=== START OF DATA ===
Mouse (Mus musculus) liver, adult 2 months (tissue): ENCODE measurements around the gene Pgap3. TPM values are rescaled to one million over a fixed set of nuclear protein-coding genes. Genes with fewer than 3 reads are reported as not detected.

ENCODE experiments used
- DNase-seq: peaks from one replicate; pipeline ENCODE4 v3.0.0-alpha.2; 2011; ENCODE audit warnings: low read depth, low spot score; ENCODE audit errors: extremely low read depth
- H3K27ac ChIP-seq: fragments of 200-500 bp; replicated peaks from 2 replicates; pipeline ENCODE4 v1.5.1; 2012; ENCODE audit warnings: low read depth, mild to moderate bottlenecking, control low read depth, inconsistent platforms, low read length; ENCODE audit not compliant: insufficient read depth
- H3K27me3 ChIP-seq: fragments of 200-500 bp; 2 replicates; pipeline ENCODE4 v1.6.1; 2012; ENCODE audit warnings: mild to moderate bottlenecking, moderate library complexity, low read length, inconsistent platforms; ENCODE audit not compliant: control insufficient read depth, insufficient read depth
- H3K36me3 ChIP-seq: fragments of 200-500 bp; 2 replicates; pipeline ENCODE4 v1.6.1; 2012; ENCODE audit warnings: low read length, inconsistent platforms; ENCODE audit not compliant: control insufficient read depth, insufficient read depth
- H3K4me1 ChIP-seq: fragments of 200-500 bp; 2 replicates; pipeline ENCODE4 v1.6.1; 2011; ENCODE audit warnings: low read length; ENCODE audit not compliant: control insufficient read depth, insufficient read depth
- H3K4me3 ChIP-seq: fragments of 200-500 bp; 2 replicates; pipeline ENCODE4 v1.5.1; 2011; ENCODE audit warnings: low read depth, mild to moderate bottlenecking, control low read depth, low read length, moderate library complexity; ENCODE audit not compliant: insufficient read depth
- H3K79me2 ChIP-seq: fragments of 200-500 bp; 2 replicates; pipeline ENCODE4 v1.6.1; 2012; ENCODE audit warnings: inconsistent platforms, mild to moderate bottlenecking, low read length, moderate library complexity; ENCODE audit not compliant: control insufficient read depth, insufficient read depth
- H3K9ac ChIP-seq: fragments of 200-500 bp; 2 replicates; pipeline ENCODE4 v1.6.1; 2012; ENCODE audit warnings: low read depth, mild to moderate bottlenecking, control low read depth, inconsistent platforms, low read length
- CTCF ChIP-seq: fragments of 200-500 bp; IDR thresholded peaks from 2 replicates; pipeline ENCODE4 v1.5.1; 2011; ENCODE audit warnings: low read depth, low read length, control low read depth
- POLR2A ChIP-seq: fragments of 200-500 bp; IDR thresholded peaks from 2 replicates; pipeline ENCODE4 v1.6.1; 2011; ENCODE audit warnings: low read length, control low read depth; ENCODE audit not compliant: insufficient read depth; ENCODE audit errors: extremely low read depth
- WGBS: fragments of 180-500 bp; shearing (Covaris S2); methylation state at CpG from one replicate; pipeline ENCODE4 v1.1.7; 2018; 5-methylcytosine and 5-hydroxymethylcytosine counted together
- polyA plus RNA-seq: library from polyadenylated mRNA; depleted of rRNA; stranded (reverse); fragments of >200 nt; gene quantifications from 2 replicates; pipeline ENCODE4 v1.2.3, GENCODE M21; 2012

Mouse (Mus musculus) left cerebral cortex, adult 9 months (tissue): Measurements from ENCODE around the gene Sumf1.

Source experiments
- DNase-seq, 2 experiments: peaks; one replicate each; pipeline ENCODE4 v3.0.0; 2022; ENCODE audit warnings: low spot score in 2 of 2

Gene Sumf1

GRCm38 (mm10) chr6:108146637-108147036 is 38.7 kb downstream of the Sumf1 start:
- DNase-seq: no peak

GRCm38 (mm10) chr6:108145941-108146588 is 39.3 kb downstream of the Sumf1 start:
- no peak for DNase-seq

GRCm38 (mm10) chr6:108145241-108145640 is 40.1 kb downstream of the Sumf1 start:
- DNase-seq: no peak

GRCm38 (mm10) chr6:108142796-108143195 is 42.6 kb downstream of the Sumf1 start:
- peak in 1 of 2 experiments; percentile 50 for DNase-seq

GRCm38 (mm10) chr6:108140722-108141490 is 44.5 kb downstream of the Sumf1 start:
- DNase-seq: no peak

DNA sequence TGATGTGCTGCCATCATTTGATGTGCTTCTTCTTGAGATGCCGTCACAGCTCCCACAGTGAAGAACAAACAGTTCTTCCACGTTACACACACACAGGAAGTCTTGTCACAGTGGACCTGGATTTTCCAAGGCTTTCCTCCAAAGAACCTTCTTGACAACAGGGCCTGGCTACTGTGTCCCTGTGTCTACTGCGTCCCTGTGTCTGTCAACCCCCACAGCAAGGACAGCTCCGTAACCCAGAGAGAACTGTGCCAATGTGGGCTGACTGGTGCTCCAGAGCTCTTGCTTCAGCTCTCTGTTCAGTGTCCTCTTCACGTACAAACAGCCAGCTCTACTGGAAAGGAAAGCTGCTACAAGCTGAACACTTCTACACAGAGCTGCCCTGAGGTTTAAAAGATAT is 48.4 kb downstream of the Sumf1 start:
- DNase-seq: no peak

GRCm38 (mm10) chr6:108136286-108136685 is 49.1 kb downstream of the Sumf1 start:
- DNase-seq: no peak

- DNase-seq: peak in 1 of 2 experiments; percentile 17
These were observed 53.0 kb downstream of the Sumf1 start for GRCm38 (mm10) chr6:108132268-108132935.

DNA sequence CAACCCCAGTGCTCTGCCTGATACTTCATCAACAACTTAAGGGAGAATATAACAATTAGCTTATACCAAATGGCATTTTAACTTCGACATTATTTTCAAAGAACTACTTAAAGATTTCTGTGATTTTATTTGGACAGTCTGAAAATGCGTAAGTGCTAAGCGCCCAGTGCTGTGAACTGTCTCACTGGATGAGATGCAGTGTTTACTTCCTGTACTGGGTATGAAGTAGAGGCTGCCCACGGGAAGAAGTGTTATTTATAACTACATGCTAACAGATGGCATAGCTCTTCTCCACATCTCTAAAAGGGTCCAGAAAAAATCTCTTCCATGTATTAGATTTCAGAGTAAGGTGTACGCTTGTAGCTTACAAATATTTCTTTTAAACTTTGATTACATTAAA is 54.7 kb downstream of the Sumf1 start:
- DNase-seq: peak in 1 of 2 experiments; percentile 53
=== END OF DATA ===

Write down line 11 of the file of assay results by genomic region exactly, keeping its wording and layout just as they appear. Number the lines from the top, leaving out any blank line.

- CTCF ChIP-seq: fragments of 200-500 bp; IDR thresholded peaks from 2 replicates; pipeline ENCODE4 v1.5.1; 2011; ENCODE audit warnings: low read depth, low read length, control low read depth